Research in the Evans lab explores genome evolution, speciation, and biodiversity. We are broadly
interested in the phenomena of duplicate gene evolution, the evolution of sex chromosomes and sex determination, and the role of social systems in genome evolution.
We deploy a combination of approaches including field collection of genetic material, laboratory analyses, and bioinformatics. We tend to explore species in their natural habitat, and recent projects have focused on amphibians such as African clawed frogs (Xenopus and Silurana) and fanged frogs (Limnonectes), and macaque monkeys (Macaca). We also perform simulations to mimic genomic phenomena in the real world.
As a part of these projects, we are sequencing the genome of a tetraploid frog that originated through the fusion of the genomes of two separate species (by allopolyploidization). This project, along with transcriptome analyses, promises to illuminate how each half (each subgenome) of a polyploid genome interacts with the other, and how phenomena such as gene silencing and transposable element mobility changes after genome duplication. Other projects aim to identify the sex determining gene of various frog species, and to better understand the interplay between gene duplication and concerted evolution on primate Y chromosomes. We also recently initiated a project on genome expansion in viscacha rats – you can learn more about this project in this video:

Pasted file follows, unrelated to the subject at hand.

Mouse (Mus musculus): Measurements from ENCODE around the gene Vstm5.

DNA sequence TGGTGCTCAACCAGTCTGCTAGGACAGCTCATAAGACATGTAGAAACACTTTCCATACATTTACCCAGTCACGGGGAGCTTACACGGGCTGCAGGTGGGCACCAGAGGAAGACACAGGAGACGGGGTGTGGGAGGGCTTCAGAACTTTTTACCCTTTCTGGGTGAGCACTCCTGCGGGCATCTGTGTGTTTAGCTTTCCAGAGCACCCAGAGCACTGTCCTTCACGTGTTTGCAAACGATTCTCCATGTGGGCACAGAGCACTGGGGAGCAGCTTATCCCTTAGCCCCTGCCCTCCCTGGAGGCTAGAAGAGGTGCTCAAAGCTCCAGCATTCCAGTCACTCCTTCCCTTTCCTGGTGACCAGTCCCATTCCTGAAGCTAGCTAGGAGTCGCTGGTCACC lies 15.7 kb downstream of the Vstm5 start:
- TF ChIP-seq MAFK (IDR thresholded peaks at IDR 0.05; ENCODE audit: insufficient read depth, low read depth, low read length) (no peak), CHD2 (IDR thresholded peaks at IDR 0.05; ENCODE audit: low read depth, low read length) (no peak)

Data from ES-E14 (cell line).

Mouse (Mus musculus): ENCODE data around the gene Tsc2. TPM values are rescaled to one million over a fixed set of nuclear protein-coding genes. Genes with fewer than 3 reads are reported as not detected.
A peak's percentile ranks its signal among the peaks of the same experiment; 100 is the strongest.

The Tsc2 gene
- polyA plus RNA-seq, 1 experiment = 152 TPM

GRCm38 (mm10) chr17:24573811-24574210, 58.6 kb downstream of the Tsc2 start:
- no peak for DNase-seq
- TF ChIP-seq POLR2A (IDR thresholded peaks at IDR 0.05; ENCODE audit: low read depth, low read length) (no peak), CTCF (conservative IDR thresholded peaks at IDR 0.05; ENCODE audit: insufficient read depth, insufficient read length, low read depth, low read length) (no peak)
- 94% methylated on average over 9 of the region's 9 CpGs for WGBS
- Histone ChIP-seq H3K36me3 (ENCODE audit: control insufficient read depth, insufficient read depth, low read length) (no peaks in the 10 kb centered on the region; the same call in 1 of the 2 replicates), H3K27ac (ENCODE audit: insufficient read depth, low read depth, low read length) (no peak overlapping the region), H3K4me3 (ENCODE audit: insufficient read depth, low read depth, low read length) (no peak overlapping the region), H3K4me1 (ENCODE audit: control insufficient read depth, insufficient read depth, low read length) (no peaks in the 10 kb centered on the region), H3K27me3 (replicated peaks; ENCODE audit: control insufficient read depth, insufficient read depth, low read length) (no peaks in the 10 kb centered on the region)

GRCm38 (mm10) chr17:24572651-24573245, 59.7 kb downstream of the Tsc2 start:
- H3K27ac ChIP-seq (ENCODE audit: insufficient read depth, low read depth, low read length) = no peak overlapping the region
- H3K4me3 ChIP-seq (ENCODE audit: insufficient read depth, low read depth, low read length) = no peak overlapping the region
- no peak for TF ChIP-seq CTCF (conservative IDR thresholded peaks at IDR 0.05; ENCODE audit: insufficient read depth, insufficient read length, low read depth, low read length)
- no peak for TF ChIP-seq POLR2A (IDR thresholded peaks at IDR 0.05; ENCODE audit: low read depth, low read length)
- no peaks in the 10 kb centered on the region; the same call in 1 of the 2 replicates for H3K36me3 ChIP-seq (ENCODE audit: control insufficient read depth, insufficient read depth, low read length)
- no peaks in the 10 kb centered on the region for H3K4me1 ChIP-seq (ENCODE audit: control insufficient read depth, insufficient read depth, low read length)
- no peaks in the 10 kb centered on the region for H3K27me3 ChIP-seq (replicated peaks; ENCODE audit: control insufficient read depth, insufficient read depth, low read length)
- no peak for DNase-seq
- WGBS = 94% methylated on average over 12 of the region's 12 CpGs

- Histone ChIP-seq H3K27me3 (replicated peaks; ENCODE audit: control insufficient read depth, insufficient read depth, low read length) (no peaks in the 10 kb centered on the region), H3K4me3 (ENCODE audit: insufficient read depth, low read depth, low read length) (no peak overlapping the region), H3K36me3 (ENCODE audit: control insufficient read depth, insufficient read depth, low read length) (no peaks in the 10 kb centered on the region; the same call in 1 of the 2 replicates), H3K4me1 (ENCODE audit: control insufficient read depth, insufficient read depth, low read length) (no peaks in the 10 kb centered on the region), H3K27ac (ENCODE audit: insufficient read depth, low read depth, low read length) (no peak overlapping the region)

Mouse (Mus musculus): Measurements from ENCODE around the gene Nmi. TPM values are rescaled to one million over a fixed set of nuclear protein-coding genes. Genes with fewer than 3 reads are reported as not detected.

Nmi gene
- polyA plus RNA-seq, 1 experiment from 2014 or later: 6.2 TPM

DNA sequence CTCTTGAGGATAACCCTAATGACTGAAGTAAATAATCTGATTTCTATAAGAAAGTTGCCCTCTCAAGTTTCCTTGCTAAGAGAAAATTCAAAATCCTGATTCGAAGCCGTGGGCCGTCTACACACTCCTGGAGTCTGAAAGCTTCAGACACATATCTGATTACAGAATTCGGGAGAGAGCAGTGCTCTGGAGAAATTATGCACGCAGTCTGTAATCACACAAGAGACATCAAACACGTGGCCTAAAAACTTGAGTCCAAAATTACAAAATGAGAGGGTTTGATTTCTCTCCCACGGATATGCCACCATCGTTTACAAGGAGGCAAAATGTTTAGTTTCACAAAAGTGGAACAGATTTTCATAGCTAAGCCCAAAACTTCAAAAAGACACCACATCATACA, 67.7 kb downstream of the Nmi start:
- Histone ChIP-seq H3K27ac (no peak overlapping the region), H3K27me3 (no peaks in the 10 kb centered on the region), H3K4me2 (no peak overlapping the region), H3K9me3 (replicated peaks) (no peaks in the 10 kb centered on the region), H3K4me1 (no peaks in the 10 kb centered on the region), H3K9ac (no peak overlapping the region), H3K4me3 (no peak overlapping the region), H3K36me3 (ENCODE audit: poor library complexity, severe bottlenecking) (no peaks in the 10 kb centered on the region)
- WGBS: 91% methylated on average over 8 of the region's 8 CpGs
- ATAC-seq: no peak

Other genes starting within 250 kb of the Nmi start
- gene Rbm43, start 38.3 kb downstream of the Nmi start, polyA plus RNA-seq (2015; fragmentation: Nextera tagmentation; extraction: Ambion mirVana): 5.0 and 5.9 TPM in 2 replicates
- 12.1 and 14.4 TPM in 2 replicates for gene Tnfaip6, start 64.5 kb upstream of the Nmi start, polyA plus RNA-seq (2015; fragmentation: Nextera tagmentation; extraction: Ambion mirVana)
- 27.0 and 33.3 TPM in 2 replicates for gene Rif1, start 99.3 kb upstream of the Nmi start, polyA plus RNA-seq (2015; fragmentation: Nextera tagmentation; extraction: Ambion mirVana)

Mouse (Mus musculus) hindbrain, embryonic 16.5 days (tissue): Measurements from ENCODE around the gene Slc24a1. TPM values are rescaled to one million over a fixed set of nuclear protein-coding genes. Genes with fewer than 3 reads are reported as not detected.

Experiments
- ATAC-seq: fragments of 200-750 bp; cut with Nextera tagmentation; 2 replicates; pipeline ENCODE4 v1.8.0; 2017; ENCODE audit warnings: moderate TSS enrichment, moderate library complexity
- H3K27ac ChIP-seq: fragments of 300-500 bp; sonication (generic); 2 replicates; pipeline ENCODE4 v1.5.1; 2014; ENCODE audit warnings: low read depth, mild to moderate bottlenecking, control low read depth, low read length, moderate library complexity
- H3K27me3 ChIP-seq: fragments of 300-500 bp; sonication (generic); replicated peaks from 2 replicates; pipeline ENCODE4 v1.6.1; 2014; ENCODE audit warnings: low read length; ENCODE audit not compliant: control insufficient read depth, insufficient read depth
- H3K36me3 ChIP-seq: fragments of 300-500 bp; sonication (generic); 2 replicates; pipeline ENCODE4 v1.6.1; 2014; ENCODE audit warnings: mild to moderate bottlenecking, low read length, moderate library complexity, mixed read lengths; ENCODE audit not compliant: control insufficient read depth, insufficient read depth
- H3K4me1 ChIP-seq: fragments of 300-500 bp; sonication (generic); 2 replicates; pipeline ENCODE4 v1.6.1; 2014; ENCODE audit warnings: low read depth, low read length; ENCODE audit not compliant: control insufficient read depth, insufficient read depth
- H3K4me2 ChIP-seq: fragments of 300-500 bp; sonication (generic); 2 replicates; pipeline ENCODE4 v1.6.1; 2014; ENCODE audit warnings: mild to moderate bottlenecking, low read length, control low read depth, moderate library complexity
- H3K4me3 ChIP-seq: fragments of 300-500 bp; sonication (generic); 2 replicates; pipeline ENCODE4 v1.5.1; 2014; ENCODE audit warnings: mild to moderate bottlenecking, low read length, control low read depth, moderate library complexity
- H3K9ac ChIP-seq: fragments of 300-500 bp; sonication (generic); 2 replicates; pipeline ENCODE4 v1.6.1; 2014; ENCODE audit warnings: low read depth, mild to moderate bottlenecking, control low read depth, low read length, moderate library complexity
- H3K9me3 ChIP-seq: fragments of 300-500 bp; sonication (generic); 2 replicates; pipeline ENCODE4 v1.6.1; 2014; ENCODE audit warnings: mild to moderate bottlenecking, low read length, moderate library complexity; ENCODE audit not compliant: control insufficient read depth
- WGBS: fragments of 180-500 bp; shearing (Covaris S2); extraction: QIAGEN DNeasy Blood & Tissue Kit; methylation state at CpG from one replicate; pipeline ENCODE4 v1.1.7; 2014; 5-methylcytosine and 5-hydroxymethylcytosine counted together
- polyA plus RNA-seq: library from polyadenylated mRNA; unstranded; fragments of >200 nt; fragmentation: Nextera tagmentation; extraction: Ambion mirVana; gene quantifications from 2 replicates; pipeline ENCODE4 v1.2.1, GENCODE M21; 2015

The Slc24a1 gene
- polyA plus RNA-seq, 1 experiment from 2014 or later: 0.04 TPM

We are also actively engaged in understanding and describing species diversity, focusing in particular on amphibian biodiversity and the considerable threats that it faces. To this end we are describing new species that we discover, and evaluating patterns of population structure, genetic exchange, and evolutionary relationships among various frogs in Africa and Southeast Asia.